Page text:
Tuesday, April 12, 2016

And then there was 1

We bought a new couch a few weeks ago.  With 4 recliners, you know so both of my teenagers and my husband and I can all put our feet up at the same time.   It's a big deal to me.  I now have four different options of places to sit when I'm not feeling well.  When one spot gets uncomfortable, I can move to the bed or move to another recliner.  It's the little things.  When its just me, it's the little things.

It's taken about 6 years.  I've had my definite diagnosis of Fibromyalgia for 6 years, 3 years after my rheumatoid arthritis diagnosis.  It was as the fibromyalgia started to really effect my life and I started spending more time in bed that I realized I was hearing less from  everyone else.  Actually, it was when  I had to give things up that I realized no one was really around much anymore.

When people get "sick" or maybe they're having surgery, friends, family, church members show up with casseroles to drop off for their recovery and they're gone because they'll soon recover and all is well.  Their work is done.  Good deed accomplished.  In today's society the way we see our friends is we go out for "girls night" or we meet for coffee at Starbucks to catch up. So they need not stay to see they're friend and hold a conversation or subject themselves to their friend's sickness, recovery, or disability because surely they will be able to go out to a funner and swankier location to see what's going on with them.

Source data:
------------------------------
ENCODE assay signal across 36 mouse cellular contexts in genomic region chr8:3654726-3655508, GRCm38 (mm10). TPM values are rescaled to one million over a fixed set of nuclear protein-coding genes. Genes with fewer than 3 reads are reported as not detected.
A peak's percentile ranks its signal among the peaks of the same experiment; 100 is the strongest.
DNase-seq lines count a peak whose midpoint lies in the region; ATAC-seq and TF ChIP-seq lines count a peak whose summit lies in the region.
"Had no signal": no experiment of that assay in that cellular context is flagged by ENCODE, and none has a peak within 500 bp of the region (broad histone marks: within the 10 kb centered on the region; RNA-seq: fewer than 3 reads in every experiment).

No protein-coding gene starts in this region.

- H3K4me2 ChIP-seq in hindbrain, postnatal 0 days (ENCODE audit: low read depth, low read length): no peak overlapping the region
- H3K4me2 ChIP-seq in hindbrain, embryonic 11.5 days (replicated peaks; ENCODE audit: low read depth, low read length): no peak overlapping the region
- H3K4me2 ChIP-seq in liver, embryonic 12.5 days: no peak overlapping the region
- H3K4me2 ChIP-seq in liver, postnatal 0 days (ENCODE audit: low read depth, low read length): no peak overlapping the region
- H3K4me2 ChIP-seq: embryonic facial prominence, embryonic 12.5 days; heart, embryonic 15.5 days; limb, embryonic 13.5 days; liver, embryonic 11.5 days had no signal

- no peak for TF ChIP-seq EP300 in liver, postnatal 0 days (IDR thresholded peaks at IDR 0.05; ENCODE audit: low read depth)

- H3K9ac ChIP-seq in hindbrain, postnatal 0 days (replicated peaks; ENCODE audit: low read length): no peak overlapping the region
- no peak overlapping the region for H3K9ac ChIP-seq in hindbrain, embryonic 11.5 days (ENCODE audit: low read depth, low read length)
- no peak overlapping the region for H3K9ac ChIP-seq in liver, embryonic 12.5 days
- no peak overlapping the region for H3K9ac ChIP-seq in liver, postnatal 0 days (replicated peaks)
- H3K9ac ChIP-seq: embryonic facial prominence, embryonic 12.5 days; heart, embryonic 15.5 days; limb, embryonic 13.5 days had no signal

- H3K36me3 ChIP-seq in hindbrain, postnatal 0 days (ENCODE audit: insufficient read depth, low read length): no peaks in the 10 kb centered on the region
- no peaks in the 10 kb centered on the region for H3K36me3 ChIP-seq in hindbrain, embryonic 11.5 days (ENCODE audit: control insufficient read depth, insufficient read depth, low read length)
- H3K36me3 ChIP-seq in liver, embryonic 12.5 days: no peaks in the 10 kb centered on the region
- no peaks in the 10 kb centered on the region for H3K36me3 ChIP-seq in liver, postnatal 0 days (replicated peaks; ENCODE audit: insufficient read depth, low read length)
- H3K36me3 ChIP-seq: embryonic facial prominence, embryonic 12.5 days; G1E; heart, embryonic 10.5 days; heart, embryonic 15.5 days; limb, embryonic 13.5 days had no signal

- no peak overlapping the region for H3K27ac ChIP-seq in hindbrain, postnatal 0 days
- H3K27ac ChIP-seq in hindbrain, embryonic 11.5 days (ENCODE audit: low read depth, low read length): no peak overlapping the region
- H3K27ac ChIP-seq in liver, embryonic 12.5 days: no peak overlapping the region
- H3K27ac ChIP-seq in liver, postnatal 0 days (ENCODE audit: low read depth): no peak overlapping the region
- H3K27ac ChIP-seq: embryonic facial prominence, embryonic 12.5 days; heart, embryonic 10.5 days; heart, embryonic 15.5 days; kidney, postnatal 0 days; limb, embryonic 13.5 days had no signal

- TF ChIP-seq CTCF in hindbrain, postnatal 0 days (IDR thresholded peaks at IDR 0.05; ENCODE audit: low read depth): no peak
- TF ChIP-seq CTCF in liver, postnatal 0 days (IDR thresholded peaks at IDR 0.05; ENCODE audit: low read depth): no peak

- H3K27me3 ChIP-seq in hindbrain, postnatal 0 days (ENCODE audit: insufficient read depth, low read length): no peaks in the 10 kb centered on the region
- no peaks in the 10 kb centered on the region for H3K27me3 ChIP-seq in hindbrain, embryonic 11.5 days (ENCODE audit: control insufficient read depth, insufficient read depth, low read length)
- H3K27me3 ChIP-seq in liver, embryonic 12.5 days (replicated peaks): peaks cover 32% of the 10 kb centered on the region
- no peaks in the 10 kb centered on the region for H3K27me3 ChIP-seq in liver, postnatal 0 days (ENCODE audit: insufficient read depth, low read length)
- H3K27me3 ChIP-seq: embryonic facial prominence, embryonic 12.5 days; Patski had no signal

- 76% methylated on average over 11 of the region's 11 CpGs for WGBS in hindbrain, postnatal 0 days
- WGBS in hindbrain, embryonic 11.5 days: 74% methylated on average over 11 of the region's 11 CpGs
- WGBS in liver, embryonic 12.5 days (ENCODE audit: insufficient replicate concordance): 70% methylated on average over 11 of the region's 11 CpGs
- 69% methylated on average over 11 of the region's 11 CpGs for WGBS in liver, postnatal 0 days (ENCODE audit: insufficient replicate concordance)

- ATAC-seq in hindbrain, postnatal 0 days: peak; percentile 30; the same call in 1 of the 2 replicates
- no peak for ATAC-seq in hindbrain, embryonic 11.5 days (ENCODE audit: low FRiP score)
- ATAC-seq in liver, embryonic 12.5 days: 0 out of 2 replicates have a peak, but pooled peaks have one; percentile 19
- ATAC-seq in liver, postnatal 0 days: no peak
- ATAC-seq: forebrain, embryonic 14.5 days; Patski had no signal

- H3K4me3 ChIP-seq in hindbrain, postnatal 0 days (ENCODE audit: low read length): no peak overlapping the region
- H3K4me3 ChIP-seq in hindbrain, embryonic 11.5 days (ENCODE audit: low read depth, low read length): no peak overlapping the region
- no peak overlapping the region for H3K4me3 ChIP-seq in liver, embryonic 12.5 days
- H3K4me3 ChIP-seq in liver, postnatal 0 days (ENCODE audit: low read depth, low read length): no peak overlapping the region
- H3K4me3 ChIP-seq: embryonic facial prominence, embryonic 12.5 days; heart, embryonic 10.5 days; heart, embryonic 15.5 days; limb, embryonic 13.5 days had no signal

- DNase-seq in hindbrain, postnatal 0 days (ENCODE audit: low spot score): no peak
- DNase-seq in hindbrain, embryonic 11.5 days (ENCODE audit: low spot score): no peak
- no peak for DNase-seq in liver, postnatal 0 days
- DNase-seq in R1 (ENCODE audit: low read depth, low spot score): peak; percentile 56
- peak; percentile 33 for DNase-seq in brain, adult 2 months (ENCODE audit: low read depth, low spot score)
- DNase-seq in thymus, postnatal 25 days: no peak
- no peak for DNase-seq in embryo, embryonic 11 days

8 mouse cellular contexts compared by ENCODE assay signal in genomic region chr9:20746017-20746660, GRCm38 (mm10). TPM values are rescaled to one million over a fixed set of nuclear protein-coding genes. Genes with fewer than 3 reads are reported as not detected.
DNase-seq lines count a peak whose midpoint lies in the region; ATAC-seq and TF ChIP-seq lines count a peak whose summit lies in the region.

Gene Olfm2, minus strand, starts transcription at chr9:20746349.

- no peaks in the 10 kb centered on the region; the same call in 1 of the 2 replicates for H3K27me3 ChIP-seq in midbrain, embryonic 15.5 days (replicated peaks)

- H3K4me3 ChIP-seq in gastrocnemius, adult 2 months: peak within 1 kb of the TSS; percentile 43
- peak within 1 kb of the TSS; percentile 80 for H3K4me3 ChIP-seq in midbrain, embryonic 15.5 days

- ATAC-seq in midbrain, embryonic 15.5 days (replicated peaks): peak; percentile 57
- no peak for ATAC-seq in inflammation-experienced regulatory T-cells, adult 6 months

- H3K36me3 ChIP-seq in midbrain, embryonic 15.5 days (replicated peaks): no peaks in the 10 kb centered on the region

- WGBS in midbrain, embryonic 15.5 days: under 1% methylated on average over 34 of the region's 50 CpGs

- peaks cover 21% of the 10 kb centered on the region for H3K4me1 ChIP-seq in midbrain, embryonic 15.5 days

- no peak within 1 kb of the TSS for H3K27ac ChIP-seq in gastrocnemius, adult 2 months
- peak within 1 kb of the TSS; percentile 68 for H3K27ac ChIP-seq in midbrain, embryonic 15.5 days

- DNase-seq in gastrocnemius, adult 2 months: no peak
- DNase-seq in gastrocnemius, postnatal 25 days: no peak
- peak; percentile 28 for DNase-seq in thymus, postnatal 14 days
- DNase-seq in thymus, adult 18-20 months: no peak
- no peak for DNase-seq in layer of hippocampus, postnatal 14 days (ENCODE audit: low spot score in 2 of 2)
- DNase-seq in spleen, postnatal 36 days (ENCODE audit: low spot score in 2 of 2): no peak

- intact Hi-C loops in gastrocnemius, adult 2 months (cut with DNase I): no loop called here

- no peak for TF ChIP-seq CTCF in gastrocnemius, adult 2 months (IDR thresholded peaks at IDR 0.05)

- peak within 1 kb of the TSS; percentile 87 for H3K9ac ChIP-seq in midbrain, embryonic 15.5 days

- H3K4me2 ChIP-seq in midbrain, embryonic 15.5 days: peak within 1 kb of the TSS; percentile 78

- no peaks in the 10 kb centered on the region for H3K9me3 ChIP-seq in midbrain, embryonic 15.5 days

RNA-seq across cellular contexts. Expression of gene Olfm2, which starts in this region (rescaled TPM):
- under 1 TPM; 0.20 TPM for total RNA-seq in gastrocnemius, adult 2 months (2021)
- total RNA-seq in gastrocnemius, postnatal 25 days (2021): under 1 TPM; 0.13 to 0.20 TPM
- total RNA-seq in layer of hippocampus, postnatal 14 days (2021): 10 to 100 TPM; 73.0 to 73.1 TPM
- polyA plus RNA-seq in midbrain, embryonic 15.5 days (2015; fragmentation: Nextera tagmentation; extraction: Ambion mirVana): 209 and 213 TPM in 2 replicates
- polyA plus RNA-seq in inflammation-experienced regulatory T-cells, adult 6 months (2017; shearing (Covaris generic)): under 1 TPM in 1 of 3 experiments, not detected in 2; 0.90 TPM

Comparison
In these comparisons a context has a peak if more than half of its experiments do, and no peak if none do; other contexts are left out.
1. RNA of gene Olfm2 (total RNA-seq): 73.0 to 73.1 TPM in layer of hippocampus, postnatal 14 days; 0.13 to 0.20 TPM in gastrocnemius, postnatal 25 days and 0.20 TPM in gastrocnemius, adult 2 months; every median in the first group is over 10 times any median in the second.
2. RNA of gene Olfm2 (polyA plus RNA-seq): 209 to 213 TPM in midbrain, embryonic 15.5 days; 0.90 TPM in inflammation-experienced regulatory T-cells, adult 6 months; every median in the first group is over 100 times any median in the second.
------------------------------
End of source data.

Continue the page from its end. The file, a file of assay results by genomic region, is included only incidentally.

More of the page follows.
But what if that friend doesn't get better?
Then what?

Your casserole has done been eaten.  Now what?

Pain is lonely.  There is no doubt about it.  People quit inviting you to go anywhere
because your attendance to cancellation ratio goes way up.  So then the invitations go

to zero.  And the visitation rate goes to.....zero.   Pain is lonely.

Most chronically ill people aren't flaky when they have to cancel so much.  They're just sick.  They just hurt.  Sometimes they'd just like a card in the snail mail that says you're thinking about them and that you love them.  If they're up to it, sitting in they're home instead of at Starbucks to have a cup of coffee as long as you don't mind a commoner's cup of coffee.  I can't make a skinny-cinnamon-dolce-fat-free-no-whip-latte, but I can make a cup of joe with some Italian Sweet Cream coffee Creamer with Pandora streaming on my smart TV.   As long as you're coming to see me and not my house.....you're welcome anytime.  As long as you understand this:

I'm just as sick in the first picture as the second picture....it just depends on how much the disease decides to rear it's ugly head.  I don't go out when I feel like the 2nd picture.  Because it's bad.  It's bad.  I don't even have words.

My circle of friends is small....because it has become that way.  People have walked away.  People have taken it upon themselves to decide I'm too high maintenance.  Or the worst one, that I'm faking it.  All I ask is that maybe my small circle believe me or take some time to educate themselves of the disabling effects of fibromyalgia and rhematoid arthritis.  Not only so they can support me, but so they can support my husband and boys.

Here are some great Resources on dealing with invisible illness.  http://www.butyoudontlooksick.com/

1 comment:

  1. Yes, ALL THIS, all this! Wish I didn't understand, so well.

    I love you, Jax.